This information is for people who have an underactive thyroid. It tells you about liothyronine plus levothyroxine, a treatment used for an underactive thyroid. It is based on the best and most up-to-date research.
Do they work?
Research shows that taking liothyronine together with levothyroxine doesn't help you more than taking just levothyroxine.
What are they?
Liothyronine is a man-made version of the hormone triiodothyronine (T3), which is made by the thyroid gland. Doctors sometimes use it in emergencies to treat severe symptoms of an underactive thyroid.  It starts to work more quickly than levothyroxine. It comes as tablets and injections.
Levothyroxine is a man-made version of the hormone thyroxine (T4). Thyroxine is the hormone that your body doesn't make enough of when you have an underactive thyroid. Levothyroxine is the treatment doctors usually use alone for an underactive thyroid.
How can they help?
Research shows that levothyroxine alone works just as well as levothyroxine plus liothyronine. Most people don't get any extra benefit from taking liothyronine as well.  
How do they work?
Levothyroxine and liothyronine work by replacing your body's own thyroid hormones T4 and T3. Without enough of these hormones, you become sluggish and tired. This is because your body doesn't get the energy it needs. Your metabolism slows down. This can cause many problems. For example, your bowel muscles may slow down, so you get constipated. Or your heart may slow down or your cholesterol level may rise, putting you at risk of heart problems.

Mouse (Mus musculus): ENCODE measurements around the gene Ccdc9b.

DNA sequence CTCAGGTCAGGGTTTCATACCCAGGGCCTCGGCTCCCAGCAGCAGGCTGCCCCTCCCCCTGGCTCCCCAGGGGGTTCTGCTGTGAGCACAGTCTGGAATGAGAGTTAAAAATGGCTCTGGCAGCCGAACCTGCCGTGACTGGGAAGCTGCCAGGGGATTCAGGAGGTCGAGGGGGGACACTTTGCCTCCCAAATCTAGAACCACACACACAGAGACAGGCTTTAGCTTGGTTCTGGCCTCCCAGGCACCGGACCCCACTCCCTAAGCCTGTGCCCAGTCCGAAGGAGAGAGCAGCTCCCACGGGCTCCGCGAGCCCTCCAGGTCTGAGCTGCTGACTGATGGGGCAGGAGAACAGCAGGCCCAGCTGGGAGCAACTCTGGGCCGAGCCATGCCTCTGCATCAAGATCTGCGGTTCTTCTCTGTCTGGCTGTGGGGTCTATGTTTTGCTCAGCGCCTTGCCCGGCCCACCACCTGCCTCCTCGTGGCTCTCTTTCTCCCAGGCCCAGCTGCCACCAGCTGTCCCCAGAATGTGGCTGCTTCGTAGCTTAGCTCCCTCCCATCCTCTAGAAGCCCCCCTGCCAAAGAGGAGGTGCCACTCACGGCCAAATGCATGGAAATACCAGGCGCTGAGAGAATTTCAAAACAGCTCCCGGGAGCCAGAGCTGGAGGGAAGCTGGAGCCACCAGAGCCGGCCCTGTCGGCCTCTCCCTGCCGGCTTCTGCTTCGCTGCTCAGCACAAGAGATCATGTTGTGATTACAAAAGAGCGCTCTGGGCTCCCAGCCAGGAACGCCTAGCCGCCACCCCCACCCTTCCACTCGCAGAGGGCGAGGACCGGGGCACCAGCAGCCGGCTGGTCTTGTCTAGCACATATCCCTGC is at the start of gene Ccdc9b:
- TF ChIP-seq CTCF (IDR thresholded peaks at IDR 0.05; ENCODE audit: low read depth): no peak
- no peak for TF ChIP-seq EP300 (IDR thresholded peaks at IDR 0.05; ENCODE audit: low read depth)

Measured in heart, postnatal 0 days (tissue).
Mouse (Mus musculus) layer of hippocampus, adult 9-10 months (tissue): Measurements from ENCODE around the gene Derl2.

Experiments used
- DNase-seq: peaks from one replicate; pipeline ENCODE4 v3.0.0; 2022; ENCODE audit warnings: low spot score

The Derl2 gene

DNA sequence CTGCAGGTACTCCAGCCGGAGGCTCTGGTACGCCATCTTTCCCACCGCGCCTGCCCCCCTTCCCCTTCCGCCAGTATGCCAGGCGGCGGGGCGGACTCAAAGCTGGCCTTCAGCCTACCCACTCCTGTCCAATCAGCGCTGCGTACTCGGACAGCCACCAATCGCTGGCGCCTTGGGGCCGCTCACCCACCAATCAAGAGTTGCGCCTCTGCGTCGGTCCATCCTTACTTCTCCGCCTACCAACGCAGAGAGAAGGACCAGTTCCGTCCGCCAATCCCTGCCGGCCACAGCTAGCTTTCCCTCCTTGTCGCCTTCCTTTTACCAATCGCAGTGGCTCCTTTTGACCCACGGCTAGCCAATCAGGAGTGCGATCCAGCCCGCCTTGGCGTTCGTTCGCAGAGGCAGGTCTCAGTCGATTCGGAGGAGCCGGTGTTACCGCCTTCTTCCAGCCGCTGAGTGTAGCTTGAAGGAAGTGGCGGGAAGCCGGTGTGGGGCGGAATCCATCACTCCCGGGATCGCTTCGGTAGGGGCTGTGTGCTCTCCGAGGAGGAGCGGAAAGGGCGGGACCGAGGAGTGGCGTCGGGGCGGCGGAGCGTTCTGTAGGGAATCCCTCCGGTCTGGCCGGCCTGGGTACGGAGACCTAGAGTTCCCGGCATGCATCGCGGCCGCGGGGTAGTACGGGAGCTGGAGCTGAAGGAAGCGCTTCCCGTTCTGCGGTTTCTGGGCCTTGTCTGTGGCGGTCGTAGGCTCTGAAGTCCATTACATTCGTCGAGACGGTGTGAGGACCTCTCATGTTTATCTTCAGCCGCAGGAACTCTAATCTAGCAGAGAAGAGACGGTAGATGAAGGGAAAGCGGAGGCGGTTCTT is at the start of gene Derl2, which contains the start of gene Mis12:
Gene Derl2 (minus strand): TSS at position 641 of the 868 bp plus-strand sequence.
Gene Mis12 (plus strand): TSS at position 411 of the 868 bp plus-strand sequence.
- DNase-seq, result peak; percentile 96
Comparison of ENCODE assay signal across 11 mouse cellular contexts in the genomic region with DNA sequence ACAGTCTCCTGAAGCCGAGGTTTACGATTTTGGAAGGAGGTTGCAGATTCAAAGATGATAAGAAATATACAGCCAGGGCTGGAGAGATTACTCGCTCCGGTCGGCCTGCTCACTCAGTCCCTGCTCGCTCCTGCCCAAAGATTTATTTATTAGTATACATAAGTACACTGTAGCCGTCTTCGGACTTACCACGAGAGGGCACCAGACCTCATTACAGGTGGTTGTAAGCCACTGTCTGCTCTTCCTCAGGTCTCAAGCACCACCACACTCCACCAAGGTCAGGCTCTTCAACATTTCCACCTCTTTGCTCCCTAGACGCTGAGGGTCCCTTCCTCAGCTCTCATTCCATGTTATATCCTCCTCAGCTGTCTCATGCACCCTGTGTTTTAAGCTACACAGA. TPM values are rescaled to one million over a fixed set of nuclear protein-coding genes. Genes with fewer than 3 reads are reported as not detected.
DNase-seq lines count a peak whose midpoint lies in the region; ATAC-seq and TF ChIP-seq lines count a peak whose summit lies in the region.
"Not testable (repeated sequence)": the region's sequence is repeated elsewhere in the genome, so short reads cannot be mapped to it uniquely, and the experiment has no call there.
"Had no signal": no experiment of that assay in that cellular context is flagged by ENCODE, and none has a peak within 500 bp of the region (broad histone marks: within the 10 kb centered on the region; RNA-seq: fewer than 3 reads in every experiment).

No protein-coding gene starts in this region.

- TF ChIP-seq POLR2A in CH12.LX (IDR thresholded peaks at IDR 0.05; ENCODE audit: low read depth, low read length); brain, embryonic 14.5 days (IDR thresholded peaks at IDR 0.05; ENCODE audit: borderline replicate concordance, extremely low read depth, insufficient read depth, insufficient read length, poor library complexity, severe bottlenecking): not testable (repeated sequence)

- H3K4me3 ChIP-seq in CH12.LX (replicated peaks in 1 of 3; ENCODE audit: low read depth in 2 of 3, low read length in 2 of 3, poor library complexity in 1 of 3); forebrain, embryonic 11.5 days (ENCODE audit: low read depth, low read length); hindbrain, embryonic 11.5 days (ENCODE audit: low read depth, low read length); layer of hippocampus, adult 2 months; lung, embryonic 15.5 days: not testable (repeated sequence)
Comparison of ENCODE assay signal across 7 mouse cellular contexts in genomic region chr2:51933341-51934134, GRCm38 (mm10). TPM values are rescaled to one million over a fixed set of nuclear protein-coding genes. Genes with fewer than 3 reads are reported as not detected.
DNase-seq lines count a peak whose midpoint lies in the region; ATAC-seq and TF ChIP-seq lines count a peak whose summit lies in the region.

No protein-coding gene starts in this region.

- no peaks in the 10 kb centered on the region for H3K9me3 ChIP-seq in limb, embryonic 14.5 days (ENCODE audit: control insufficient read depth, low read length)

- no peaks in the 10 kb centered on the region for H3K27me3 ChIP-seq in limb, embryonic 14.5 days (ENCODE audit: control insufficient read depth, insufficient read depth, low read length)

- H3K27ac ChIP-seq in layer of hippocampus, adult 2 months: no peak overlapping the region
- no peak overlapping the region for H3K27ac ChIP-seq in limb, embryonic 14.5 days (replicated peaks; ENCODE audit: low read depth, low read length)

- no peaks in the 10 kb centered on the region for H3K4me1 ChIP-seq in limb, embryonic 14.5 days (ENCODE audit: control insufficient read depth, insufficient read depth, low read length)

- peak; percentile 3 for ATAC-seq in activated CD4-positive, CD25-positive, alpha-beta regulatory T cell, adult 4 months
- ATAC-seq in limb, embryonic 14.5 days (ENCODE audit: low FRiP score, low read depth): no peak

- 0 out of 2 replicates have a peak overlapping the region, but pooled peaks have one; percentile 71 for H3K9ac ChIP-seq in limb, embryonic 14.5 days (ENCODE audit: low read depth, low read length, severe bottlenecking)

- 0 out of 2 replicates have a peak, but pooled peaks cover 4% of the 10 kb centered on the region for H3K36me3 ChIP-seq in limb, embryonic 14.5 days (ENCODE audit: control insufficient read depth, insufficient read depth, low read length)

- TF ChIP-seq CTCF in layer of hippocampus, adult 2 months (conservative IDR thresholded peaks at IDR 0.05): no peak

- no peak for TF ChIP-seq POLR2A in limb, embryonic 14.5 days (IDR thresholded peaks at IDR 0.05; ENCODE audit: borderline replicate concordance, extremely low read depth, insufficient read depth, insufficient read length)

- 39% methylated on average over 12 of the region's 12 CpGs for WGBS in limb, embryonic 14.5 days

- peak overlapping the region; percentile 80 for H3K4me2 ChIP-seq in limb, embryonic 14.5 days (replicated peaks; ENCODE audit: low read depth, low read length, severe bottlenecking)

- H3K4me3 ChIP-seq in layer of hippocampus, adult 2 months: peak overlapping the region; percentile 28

Taking synthetic versions of these hormones gives back to your body the T4 and T3 it needs to keep your metabolism at the correct level. Researchers hoped that using both these hormones together would help more than just one.
Can they be harmful?
We didn't find any research on the harmful effects of liothyronine alone. But in studies, taking the two drugs together caused about the same amount of side effects as taking just levothyroxine. 
In older people, taking too much levothyroxine has been linked with getting a fast and irregular heart beat (atrial fibrillation). About 1 in 5 people over 60 who have low levels of TSH get this problem. But it's not clear whether the problem is because of taking levothyroxine, or because of having an underactive thyroid. 
If you're a woman and have already been through the menopause, taking too much levothyroxine can cause thinning of the bones (osteoporosis). This can happen to women who've been taking high doses of levothyroxine for 10 years. 
If your bones get thinner, you have a higher risk of getting fractures. But there's no evidence that women who take levothyroxine are more likely to have a bone fracture than women who don't. 
If you have an underactive thyroid without having any symptoms, there's a small chance that taking levothyroxine will make you feel more anxious.  There's also a small risk of heart problems, such as chest pain (angina) and a fast, irregular heart beat ( atrial fibrillation). In one study of 18 people, two stopped taking levothyroxine because of heart problems.